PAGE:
What a great assortment of recipes. The baklava looks absolutely stunning!
We all have off days and thank you for sharing one of yours with us. Without failure we couldn't appreciate success! Plus, it sounds like the tasty yogurt sauce and baklava more than made up for the kibbeh.
Amazing! Most people would be satisfied with just one of those amazing dishes. The colors on the photos are so lovely.
well, it all looks darn good to me, tough barley and all. And kibbe sounds very interesting, I had never heard of it and now will have to do some research and try it.
The Arabian dishes that never fail me are hummus and falafel, full of flavor and quite good for you as well.
Well I've never ate what you made, either - but everything looks hella good!
Finally! A recipe that uses orange blossom water. I bought some a few months ago because I thought it smelt really good. I'm curious though, what was the end resulting flavor? Did it taste like the way it smelled? I want to try using it in something.. but I'm afraid it will taste like I'm eating an orange grove.
Excellent blog! I'm adding it to my RSS feed!
My eyes are fixed on the baklava recipe. I am crazy over baklava but too afraid to make them myself since I can really finish the whole lots!
Julia- I had never used orange blossom water before either. I would probably decrease the amount a tiny bit next time I make this. You should definitely experiment with it, but keep in mind that a little goes a looong way.
I love Baklava! I know that it's too sweet for the teeth but I wanted to make some for this event but ran out of time so well done you for making that AND everything else!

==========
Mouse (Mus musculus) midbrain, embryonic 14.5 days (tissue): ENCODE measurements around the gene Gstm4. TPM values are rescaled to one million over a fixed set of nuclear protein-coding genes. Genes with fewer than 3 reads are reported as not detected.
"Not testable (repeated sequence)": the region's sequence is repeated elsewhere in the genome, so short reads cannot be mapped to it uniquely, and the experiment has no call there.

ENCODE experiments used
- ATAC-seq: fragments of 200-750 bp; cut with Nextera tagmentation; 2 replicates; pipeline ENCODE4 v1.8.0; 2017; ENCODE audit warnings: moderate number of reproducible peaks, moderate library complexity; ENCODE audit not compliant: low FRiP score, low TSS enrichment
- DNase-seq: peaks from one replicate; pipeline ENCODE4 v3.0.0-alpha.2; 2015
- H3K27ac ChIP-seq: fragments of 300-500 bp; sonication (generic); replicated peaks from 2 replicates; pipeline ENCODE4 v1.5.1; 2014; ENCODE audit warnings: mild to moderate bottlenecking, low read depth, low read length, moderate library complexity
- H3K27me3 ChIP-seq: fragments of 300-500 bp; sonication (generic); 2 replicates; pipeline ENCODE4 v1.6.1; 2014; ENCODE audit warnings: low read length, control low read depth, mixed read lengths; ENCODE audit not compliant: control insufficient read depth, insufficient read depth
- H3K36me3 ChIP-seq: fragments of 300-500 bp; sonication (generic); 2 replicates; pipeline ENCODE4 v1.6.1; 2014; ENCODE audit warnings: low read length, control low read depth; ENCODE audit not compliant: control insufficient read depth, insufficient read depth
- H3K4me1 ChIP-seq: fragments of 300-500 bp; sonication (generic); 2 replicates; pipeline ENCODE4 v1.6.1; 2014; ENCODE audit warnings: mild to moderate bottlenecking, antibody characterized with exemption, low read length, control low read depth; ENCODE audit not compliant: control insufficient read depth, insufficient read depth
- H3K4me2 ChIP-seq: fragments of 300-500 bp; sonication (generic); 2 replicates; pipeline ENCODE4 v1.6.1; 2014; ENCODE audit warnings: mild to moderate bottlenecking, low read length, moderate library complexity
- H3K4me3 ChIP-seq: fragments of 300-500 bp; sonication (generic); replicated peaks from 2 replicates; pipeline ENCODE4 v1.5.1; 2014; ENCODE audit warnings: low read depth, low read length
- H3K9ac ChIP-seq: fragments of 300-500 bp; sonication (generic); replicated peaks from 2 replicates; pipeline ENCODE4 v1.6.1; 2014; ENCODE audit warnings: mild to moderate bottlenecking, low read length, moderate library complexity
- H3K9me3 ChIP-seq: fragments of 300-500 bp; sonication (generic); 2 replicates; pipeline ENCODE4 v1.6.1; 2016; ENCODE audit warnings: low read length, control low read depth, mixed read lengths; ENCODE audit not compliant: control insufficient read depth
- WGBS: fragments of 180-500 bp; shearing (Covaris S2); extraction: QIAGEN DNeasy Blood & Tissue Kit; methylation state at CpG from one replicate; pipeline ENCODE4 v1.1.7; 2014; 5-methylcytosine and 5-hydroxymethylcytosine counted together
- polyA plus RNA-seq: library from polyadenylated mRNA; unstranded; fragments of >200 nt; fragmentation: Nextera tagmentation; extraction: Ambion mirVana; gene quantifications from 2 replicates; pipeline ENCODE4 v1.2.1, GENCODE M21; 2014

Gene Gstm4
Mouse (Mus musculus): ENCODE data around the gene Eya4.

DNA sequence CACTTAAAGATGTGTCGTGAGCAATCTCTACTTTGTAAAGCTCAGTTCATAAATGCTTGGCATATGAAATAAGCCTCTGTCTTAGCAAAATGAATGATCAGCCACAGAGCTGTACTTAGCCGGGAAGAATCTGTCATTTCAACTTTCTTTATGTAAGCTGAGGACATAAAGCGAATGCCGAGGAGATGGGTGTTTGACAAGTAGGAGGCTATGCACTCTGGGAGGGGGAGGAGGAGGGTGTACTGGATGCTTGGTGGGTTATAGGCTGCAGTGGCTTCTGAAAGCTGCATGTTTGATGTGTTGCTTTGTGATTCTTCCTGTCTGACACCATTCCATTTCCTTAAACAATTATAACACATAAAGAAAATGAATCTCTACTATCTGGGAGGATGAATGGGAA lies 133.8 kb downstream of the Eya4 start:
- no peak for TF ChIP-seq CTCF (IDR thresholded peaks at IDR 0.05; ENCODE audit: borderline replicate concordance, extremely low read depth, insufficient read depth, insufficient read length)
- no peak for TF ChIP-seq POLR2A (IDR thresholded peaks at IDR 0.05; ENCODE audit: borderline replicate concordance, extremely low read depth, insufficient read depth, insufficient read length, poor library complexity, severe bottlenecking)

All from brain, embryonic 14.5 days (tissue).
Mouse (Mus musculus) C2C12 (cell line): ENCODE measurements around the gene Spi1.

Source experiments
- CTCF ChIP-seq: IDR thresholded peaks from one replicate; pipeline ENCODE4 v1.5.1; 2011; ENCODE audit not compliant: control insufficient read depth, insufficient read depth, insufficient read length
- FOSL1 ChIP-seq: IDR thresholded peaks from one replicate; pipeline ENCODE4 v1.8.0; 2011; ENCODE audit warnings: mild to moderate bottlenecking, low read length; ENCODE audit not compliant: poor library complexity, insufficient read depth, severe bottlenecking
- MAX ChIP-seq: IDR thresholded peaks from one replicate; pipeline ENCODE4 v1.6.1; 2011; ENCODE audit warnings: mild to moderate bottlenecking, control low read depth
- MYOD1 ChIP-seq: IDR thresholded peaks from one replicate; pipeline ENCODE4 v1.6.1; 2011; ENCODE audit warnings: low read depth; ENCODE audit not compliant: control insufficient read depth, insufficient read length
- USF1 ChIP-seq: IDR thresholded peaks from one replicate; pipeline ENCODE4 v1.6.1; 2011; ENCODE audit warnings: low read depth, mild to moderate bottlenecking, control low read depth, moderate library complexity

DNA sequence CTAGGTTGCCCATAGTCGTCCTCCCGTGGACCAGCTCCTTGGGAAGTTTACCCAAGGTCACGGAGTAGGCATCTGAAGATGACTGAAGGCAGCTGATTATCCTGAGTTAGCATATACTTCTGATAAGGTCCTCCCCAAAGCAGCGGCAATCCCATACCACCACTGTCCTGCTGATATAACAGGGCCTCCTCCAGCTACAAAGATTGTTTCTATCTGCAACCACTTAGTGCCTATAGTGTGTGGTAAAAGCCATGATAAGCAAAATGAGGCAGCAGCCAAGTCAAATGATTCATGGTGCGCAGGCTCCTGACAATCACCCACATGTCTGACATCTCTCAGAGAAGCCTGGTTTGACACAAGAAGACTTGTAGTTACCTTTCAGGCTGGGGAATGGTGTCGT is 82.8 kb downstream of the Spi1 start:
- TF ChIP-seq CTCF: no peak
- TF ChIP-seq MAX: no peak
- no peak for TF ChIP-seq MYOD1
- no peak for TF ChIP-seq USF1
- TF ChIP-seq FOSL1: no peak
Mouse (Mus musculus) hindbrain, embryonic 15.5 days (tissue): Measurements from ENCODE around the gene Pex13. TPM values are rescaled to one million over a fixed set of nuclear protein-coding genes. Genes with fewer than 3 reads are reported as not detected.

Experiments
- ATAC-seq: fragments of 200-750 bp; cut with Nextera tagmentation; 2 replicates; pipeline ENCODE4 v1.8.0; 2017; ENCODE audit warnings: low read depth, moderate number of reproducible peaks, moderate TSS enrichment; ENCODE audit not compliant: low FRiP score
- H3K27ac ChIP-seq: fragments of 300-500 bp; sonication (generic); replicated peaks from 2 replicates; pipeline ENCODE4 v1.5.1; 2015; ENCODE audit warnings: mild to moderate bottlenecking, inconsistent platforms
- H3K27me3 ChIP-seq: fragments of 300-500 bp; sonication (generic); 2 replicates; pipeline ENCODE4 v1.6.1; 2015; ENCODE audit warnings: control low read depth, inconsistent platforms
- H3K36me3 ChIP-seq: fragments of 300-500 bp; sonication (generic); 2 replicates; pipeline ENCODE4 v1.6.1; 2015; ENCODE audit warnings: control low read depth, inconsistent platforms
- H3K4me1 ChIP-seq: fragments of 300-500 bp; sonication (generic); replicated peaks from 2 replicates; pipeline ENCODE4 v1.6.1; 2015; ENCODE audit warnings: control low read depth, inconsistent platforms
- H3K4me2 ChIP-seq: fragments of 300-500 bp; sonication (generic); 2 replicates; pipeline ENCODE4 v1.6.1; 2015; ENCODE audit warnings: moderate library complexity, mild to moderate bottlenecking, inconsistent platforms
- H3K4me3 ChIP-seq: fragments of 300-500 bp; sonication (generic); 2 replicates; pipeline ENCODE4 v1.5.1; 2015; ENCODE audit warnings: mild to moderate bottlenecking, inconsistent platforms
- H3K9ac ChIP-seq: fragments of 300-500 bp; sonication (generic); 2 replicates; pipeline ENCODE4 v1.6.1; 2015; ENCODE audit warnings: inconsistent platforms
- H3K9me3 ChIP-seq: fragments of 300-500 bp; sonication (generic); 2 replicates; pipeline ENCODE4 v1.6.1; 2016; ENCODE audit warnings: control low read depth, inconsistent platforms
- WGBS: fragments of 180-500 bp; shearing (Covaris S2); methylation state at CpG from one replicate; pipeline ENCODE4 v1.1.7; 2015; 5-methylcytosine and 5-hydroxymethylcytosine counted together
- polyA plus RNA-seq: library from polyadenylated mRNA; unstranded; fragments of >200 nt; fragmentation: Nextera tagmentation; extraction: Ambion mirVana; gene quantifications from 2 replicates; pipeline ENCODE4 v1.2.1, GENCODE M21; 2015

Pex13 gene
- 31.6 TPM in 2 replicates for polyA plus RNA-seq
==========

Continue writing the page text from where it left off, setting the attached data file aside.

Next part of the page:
I also am not a fan of working with the phyllo dough! Your baklava looks fantastic.
I just love how your baklawa looks. We can see all the nuts inside.It is so so colorful
What a feast! I love the shiny look of that Baklava! B. asks for Kibbeh once a month...I have got a great supplier in the little middle eastern joint next to work. i just can't find good tasty lamb (of if I pay a fortune) but he always does...so he's my dealer!
your baklava is GORGEOUS!!! I like anything with Mediterrean touch, I don't mind handling phyllo sheets, but perhaps I have a terrible sweet tooth, or phyllo is practically tasteless... maybe I sprinkle sugar between the layers too??!
I've been meaning to make baklava forever, Brilynn - it looks so beautiful.
Oh, and I have to say you're showing off. ;)
First of all, I'll make sure to note that everything looks awesome. But I can't help but thinking "you must have a really sharp knife." If I made the baklava it would come out fine from the baking and I'd ruin it upon cutting.
i love your baklava photos!! i just made baklava for SHF 30, but your photos make me swoon...